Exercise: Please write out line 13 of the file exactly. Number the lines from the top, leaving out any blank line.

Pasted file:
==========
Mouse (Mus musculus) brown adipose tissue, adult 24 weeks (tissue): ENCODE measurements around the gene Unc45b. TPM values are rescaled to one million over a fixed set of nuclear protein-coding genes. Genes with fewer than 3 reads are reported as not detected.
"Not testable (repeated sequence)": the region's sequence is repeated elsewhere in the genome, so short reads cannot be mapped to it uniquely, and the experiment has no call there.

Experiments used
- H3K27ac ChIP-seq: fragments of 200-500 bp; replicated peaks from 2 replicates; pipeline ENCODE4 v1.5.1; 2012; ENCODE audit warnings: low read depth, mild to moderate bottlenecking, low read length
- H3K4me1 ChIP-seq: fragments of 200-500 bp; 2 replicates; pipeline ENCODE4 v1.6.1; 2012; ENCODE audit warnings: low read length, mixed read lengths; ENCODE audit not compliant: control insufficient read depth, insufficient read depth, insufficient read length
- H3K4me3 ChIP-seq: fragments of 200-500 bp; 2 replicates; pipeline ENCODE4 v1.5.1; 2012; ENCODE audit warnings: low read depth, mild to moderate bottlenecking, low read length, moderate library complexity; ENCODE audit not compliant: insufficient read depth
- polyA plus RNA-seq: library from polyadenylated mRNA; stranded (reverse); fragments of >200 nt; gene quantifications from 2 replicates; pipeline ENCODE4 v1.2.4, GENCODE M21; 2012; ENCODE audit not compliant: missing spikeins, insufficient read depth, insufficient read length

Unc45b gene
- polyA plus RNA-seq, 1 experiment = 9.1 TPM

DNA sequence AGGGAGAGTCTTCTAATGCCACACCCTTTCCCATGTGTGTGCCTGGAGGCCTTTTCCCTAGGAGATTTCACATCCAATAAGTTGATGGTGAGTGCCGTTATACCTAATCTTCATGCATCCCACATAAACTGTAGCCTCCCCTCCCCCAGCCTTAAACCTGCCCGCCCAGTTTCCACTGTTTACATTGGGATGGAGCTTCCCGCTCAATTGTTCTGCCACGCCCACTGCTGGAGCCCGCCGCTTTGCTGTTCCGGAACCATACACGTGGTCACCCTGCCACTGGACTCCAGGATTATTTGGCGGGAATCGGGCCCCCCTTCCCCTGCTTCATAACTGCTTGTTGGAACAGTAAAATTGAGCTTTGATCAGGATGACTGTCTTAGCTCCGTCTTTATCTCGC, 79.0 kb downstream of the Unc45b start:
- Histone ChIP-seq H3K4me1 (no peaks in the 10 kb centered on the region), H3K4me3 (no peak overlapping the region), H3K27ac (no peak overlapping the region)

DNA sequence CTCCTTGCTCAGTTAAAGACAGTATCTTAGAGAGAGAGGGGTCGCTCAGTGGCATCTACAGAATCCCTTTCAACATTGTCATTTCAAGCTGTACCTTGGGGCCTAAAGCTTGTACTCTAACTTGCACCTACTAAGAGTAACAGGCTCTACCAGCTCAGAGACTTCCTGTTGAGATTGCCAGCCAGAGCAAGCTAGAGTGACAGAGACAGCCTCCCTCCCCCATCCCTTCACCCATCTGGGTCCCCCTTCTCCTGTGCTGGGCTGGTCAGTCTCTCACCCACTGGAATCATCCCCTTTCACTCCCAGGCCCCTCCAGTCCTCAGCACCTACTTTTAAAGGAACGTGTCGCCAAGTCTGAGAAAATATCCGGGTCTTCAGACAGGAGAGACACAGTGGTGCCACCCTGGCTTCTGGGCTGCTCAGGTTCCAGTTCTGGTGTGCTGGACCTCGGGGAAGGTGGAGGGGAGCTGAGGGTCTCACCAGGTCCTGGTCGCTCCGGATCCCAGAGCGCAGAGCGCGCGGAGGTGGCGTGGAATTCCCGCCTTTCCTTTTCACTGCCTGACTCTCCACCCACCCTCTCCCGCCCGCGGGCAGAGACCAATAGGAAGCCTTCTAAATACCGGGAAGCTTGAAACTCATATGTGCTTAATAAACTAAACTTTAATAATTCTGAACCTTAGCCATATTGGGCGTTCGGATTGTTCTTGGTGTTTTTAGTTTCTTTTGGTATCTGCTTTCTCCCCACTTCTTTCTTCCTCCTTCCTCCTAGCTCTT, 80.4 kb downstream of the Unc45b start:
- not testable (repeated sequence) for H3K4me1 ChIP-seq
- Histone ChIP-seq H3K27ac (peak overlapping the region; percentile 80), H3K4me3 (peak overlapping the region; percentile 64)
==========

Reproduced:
- not testable (repeated sequence) for H3K4me1 ChIP-seq